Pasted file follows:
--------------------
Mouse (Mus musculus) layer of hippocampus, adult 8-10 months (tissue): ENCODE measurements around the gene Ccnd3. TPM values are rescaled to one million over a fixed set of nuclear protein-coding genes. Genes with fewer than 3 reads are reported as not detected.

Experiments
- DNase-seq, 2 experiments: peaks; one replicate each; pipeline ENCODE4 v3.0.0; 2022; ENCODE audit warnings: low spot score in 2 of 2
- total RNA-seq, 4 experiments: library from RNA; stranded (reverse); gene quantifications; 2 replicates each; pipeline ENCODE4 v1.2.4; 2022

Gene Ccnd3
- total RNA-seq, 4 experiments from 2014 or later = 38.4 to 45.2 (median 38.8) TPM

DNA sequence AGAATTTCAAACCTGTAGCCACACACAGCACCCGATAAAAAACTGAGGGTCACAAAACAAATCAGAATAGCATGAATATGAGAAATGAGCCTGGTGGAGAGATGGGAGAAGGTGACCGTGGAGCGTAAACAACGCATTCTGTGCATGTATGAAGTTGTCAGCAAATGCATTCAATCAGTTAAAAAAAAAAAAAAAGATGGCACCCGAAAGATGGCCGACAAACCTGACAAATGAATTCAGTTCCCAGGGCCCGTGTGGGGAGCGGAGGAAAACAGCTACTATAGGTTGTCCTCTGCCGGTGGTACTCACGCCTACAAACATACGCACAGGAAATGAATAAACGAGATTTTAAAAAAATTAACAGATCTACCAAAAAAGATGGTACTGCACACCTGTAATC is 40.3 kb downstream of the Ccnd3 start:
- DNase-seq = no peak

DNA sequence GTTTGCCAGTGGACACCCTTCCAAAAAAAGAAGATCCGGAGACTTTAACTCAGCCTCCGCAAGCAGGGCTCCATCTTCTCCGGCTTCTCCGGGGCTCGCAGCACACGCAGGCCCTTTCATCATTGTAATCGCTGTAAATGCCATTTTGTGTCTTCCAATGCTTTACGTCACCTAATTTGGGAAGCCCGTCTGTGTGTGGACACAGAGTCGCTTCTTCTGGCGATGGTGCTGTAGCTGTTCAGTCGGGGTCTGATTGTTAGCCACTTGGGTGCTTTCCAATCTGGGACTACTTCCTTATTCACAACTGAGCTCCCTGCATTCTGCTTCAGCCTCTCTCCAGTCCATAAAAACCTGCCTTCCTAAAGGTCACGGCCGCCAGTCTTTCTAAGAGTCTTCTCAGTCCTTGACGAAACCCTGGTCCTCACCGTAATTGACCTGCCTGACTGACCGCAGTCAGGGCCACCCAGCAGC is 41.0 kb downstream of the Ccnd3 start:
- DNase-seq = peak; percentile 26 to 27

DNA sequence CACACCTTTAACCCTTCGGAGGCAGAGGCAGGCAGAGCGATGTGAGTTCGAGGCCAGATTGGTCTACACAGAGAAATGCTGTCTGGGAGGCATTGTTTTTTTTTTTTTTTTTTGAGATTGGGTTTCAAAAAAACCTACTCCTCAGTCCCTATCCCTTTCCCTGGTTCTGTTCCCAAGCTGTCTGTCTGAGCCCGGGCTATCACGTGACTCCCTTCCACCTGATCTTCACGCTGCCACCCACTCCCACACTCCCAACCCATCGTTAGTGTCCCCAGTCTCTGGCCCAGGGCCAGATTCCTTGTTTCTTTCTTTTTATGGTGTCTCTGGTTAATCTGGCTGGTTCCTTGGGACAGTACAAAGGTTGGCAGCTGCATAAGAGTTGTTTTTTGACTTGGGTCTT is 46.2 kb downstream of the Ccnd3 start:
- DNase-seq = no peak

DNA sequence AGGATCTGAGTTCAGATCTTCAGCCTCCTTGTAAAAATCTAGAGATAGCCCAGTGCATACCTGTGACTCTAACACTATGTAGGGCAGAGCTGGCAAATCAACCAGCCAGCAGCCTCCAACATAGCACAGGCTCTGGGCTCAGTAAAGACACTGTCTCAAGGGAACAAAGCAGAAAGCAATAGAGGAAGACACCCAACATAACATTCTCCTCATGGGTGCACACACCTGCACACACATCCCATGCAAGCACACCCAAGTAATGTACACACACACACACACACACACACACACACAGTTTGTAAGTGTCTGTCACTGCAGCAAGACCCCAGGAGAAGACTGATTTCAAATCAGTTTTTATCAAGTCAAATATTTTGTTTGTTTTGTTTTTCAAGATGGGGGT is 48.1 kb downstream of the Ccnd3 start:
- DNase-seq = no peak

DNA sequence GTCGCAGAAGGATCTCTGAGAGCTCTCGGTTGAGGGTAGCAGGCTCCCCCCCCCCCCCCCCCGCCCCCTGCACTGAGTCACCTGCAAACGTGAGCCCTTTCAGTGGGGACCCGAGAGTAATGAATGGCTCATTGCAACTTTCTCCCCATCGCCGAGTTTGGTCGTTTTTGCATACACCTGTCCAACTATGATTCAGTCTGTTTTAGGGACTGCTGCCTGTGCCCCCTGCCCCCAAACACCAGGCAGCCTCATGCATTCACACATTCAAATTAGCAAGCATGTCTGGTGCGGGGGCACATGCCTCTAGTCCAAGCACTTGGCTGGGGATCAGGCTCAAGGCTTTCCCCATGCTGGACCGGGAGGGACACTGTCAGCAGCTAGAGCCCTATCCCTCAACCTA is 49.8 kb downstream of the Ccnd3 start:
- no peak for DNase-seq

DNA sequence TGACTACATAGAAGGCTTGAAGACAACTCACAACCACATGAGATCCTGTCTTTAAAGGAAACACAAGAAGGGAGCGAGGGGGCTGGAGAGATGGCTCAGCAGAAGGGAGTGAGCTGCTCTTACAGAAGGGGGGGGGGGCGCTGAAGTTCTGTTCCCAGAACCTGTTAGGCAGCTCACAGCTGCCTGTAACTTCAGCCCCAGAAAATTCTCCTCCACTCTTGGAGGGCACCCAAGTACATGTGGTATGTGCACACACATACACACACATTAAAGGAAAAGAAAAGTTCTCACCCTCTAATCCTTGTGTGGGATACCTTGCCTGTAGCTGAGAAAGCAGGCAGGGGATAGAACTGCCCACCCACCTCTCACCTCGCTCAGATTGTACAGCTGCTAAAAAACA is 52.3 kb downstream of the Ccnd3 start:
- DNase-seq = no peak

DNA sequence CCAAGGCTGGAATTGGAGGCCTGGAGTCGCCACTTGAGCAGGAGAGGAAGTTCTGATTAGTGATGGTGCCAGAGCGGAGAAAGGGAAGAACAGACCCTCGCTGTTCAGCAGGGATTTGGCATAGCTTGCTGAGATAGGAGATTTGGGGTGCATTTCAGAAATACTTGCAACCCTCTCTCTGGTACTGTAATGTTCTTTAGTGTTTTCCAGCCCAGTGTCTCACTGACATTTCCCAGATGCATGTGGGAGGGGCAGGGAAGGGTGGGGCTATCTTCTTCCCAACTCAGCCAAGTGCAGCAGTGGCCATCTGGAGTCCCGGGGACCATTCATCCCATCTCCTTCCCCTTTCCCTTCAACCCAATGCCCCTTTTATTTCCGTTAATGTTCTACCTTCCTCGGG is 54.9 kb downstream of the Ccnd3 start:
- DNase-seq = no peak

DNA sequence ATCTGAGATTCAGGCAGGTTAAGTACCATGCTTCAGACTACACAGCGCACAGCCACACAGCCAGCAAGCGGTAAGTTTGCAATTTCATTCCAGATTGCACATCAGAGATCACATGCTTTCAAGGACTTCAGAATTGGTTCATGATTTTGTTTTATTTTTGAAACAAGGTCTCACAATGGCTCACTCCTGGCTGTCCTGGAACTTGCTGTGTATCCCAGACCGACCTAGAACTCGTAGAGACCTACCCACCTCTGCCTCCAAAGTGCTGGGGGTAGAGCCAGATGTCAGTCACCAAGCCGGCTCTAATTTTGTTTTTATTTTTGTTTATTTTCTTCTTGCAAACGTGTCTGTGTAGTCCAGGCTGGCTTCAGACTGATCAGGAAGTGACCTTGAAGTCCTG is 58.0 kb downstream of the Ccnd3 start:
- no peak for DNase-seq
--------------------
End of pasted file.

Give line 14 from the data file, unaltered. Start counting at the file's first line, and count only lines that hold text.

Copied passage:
- DNase-seq = no peak